7. It's on: Governor Raimondo has scheduled her latest State of the State address for January 17, followed two days later by the unveiling of her next budget proposal. Via the Gov's office: "In the upcoming weeks, Governor Raimondo (@GinaRaimondo) and members of her staff will be sharing behind the scenes photos of the process that goes into drafting and planning the State of the State address. Follow along on Twitter, using the hashtag #RISOTS."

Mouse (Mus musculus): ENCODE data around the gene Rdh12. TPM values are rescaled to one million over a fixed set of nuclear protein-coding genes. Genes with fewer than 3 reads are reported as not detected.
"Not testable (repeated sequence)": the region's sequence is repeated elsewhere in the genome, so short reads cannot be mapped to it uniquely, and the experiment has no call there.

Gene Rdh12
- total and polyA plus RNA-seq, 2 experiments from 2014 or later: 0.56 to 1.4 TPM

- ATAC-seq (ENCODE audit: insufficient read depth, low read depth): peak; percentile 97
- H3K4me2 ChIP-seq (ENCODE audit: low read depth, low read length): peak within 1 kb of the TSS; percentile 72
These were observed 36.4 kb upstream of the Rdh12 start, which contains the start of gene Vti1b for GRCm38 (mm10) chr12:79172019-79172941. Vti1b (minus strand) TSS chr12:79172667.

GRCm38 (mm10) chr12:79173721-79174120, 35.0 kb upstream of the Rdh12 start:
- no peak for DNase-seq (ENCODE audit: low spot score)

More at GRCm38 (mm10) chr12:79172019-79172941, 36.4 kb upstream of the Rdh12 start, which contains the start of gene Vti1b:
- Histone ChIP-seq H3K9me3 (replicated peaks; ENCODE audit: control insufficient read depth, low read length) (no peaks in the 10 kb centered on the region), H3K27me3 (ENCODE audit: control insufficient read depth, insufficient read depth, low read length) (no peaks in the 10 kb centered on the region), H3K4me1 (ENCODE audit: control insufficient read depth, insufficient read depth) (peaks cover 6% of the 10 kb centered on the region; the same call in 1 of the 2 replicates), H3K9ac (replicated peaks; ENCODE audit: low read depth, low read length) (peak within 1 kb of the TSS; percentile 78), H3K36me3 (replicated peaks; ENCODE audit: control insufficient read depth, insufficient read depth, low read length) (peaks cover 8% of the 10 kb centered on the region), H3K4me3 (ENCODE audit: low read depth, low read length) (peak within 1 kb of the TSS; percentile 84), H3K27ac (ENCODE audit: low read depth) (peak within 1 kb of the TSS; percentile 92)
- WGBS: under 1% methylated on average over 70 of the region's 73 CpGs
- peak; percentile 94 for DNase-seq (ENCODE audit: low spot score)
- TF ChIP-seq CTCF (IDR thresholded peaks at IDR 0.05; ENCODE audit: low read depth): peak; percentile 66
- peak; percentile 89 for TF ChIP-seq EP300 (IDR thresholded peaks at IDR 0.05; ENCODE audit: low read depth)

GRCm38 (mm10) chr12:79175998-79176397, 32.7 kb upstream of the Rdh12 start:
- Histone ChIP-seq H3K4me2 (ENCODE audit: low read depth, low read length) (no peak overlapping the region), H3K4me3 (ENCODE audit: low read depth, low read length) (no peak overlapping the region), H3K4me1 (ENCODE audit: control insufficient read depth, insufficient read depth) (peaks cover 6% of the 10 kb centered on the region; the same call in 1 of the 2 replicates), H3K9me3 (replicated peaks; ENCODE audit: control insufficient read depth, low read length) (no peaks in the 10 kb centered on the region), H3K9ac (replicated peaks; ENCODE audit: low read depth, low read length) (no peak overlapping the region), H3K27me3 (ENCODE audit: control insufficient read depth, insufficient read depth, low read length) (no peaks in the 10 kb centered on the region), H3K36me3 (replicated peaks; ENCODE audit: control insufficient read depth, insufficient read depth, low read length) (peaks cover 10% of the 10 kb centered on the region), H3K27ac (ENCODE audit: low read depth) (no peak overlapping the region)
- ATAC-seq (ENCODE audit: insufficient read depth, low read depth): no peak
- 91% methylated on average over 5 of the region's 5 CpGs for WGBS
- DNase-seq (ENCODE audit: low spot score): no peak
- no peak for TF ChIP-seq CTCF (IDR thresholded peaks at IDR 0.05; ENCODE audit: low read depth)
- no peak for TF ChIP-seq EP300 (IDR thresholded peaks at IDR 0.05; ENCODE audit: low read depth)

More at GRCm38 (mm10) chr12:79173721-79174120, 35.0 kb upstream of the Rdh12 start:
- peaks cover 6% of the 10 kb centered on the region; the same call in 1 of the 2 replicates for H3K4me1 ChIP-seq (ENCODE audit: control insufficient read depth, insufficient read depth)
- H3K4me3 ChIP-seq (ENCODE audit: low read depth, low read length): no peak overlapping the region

8. Rep. Blazejewski was among the 14 lawmakers composing the Providence delegation who recently signed onto a letter urging Mayor Jorge Elorza to reject the expansion of the Achievement First charter school. Blazejewski says he signed on based on the financial needs of the Providence schools. While critics question the return on investment of $235 million in annual state aid, the Providence Democrat calls an uptick in spending part of what's needed to improve city schools. "It is a process," Blazejewksi said on this week's RI Public Radio Bonus Q&A, "but I'll tell you, I have a three-year-old and a nine-day old, and I intend on having my children go to the Providence Public School system. And I am a hundred percent committed to make sure that my children can have a high-quality education in our public school system. And I don't see how diverting much-needed revenue away from the public system to a separate system -- a parallel system -- helps the majority of Providence school children get the high-quality education that they deserve."